Let’s look at this again, substituting “parent” for intern and “child” for employer (after all, we do essentially work for our kids, don’t we?); thus we parents should get compensated for our work unless… the parenting work experience is similar to the learning we parents have experienced in school, that the parent does not displace regular paid workers and that the child “derives no immediate advantage” from the parent’s activities—in other words, it’s largely a benevolent contribution from the kid to the parent.”

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Out in the cold—balancing attachment and a good time

February 3, 2010

A reader inquires:

“I must say, I am enjoying parenting more and more…but I am feeling ‘out of balance’ personally and in my relationship with my husband, as I stay at home with my daughter (and the four or five times we have had a babysitter in the past 2 years to go have dinner alone, it has not gone well at all, with my daughter being unable to separate).  My husband, who works such long hours and travels so much, just wants time for ‘us,’ and so do I.  It doesn’t feel right to leave my daughter with a babysitter when she cries and is miserable most of the time and then continues to get upset about it for weeks, but it also doesn’t feel right not to make alone time for myself and my husband.  Parenting is certainly not easy, and sustaining and nurturing a marriage relationship alongside is something I am finding to be getting more difficult instead of easier.  How do we ‘get it right’ with our children and our spouses during these early parenting years?”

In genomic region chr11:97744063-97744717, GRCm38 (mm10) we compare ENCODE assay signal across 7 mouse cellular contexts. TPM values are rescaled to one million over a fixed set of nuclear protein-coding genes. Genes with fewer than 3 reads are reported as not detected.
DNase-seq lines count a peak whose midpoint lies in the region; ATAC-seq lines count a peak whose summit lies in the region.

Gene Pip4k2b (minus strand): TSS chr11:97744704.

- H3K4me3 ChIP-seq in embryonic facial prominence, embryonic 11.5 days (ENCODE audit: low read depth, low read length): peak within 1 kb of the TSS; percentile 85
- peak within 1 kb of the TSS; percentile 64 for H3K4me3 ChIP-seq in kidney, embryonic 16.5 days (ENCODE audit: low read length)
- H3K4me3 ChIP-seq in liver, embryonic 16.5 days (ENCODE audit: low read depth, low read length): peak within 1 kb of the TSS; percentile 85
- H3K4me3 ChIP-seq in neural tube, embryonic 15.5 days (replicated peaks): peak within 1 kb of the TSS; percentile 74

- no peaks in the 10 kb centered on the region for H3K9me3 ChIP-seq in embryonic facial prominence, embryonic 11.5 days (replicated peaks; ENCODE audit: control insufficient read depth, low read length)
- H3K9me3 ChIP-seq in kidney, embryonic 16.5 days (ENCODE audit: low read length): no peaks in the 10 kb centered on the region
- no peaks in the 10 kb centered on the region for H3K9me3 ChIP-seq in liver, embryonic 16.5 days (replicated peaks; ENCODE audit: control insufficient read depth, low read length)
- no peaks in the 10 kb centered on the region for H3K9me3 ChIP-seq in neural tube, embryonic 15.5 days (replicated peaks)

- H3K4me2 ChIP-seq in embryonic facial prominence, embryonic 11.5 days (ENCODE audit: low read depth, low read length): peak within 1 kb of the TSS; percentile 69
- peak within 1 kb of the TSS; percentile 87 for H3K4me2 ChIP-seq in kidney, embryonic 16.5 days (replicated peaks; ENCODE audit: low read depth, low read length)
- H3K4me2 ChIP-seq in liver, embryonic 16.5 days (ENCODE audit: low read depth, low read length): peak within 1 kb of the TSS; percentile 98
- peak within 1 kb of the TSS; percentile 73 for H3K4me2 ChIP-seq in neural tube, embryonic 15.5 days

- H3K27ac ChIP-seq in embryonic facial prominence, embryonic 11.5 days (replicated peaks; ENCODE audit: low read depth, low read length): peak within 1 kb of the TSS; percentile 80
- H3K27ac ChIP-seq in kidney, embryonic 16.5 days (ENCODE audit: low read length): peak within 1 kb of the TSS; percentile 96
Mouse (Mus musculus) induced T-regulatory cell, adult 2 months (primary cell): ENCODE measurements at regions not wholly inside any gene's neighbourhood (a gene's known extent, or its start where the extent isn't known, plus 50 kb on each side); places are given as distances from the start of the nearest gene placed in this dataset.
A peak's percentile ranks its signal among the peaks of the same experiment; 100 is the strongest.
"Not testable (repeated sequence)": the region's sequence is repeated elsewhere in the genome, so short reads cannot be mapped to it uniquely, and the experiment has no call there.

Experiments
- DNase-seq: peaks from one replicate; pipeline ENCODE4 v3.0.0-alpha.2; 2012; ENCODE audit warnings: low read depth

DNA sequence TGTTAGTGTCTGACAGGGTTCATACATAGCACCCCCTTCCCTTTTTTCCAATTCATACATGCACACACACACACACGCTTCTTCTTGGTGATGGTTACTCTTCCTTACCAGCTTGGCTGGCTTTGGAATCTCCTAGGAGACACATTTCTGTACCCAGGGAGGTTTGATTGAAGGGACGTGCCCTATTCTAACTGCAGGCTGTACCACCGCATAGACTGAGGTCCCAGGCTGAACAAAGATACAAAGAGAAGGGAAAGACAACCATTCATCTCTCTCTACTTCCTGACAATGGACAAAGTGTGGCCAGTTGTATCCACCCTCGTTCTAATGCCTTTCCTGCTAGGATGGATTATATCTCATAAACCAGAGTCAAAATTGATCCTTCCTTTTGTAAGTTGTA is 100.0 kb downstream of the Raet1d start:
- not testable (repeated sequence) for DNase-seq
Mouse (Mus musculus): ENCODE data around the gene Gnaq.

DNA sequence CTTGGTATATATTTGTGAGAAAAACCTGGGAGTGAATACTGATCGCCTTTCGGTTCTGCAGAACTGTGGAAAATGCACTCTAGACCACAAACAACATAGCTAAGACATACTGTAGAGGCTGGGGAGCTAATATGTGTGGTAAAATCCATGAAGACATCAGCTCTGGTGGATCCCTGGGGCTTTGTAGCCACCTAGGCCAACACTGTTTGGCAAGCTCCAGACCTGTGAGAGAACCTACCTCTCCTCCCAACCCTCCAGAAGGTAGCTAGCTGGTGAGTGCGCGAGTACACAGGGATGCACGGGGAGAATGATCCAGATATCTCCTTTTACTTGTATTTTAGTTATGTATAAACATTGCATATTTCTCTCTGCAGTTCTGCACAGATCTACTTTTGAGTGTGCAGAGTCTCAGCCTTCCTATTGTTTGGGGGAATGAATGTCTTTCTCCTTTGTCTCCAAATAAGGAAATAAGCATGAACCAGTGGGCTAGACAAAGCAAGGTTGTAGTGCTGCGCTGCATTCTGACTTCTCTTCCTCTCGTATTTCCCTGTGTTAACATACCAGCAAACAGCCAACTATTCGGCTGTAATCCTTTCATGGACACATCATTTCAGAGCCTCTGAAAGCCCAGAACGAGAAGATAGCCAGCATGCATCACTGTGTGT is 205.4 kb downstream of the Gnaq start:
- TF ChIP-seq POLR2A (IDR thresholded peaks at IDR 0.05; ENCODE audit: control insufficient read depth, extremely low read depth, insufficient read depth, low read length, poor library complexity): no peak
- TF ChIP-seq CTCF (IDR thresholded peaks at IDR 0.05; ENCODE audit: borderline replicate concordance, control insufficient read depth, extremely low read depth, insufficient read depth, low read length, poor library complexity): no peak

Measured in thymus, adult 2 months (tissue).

This is a rather classic challenge and I’d start by acknowledging that, my wife assures me, I was quite frustrated with things at this point in parenting.  While I might like to think of myself as having been a paragon of patience, alas I’m told that I would angrily say things back then like, “We never have any fun.”  Over a decade later (even if it seems to have flown by) it’s much easier to talk about that time without anyone getting too defensive.

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Ideals and realities of loving the planet in the context of sleep deprivation

January 16, 2010